The Dove, the Fed and the Tanker

Friday April 29, 2016 | Terri Spath

Since the Federal Reserve raised its borrowing rate by 25 basis points (bps) this past December, the U.S. dollar keeps dropping to lower and lower levels relative to other currencies. The tanking dollar is the exact opposite of the predictions of economists’ models. Here’s what most economists say: if rates are higher and rising in the U.S. versus Japan, people want U.S. bonds, so they sell yen to buy dollars. This should push up the value of the dollar versus the yen. In fact, the opposite has occurred.

As April trading came to a close, the greenback continued its months-long downward trek versus the euro, the yen, the Australian dollar and most other currencies. In response, broad sentiment for the dollar is deteriorating as market players increasingly recognize the strength of the trend, even if they can’t explain it. Regardless of your views on interest rate differentials, the U.S. Federal Reserve, or the U.S. economy, the weakness in the dollar is undeniable.

Looking more closely, the Japanese yen has surged more than 10% in 2016, reaching a fresh 18-month high this week, despite the negative interest rate policy (NIRP) environment in the Land of the Rising Sun. Again, economists say the lower (negative) interest rates should weaken the yen relative to the dollar; yet again, this has not been the case.

One reason may be that while Europe and Japan race for lower and lower interest rates, the data on the American economy released last Thursday shows that growth here is even more listless than had been expected. Housing figures, while mixed, have mostly muffed expectations. Consumer confidence, while at good levels, has turned to the downside. As Warren Buffett quipped, the American economy “is certainly not accelerating….(but) it’s not declining.” Adding to the picture, the U.S. Federal Reserve’s recent press conference offered little color for investors, left the door open for a rate hike, but failed to give insight into a date for that hike. Many, including ourselves, expect another worthless meeting in June.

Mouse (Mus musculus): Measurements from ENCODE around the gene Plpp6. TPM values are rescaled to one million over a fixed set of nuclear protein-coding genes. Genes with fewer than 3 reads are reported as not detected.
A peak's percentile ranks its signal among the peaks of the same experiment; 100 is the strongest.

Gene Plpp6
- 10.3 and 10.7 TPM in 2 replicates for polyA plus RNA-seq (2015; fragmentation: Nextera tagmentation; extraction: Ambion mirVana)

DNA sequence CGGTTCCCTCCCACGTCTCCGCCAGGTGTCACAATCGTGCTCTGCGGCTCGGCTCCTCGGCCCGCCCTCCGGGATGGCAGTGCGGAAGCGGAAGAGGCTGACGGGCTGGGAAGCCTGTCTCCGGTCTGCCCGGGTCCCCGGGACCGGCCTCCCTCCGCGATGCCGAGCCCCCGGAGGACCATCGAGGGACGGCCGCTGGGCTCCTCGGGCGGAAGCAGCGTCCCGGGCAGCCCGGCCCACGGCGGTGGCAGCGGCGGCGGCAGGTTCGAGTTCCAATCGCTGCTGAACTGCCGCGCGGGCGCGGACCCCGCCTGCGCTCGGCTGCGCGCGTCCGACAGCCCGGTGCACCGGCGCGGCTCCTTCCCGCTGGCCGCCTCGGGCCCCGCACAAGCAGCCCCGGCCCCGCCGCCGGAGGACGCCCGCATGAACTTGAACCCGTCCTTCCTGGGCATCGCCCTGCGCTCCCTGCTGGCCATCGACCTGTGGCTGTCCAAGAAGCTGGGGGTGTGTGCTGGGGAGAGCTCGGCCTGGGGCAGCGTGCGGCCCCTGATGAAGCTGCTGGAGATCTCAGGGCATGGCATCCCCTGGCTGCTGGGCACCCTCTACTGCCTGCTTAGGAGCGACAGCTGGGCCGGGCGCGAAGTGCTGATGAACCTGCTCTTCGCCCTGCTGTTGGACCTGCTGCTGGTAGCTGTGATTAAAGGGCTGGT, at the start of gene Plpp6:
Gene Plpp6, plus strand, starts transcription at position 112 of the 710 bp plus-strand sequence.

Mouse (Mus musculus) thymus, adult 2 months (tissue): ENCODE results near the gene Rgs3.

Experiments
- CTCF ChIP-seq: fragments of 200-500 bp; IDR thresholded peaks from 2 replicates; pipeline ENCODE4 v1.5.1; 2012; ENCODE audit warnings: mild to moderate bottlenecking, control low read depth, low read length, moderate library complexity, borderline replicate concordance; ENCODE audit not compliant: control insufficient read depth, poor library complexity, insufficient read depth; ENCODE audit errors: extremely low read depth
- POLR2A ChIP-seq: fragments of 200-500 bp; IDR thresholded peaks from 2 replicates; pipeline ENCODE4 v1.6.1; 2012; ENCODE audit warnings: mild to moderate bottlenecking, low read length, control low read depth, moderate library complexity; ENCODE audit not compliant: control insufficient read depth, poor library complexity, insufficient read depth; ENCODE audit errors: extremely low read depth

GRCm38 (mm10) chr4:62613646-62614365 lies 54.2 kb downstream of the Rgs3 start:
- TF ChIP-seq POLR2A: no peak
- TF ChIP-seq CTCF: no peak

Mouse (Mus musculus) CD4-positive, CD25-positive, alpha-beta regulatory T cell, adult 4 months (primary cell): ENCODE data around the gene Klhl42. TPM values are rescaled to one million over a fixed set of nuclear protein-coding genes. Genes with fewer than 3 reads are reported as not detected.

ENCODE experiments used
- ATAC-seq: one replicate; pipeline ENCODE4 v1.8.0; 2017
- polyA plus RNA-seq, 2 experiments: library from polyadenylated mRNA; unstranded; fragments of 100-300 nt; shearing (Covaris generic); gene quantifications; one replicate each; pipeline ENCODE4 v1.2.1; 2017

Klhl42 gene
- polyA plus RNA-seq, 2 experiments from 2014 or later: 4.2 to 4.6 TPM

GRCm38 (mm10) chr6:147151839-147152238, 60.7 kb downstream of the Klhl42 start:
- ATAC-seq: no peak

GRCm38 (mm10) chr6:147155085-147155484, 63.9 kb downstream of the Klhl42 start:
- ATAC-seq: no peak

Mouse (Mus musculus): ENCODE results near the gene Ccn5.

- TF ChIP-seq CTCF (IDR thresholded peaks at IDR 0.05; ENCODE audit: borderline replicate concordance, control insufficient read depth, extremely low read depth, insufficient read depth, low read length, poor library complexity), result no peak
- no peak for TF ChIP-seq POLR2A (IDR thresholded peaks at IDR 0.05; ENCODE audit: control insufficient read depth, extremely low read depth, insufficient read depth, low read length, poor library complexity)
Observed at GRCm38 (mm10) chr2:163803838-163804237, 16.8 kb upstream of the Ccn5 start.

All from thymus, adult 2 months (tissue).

Interestingly, this confluence of events is creating opportunity. Financial markets are like a water bed: push down on one part and another part goes up.

Since bottoming in January, emerging market debt has staged one of its largest rallies in years with external debt up over 7% and local debt stacking up a 15% gain.¹ In our view, the largest driver of the rally is a dovish Federal Reserve that keeps getting more dovish; keeping a lid on rates in the U.S. is one of the most fundamental reasons for the strong global debt markets. The aggressively easy money and a falling dollar have combined to put money into the beat-up emerging debt category.

Pessimism toward emerging markets reached levels last seen during the global financial crisis. This proved a buying opportunity for value investors who believed that the markets were moderating, but not collapsing. These buyers started an upward trend for emerging market debt. Now, even the biggest naysayers in emerging markets debt are slowly throwing in the towel, pushing emerging markets stocks, bonds and currencies to further gains.

As we wrote last month, some of our best ideas right now are in the emerging markets bond space. Spreads widened to over 500 basis points, well above historical averages. Even through spreads have recently narrowed, boosting prices of these bonds, we still see room to run. Emerging markets bonds can be volatile, but pay a substantially higher yield than developed bonds with the same exact credit rating. The higher yield offered in emerging markets debt means investors need to hold the bonds for shorter time periods to neutralize for volatility.

¹ Countries outside of the U.S. can issue debt in dollars, called external debt, or in their own currency, called local currency debt.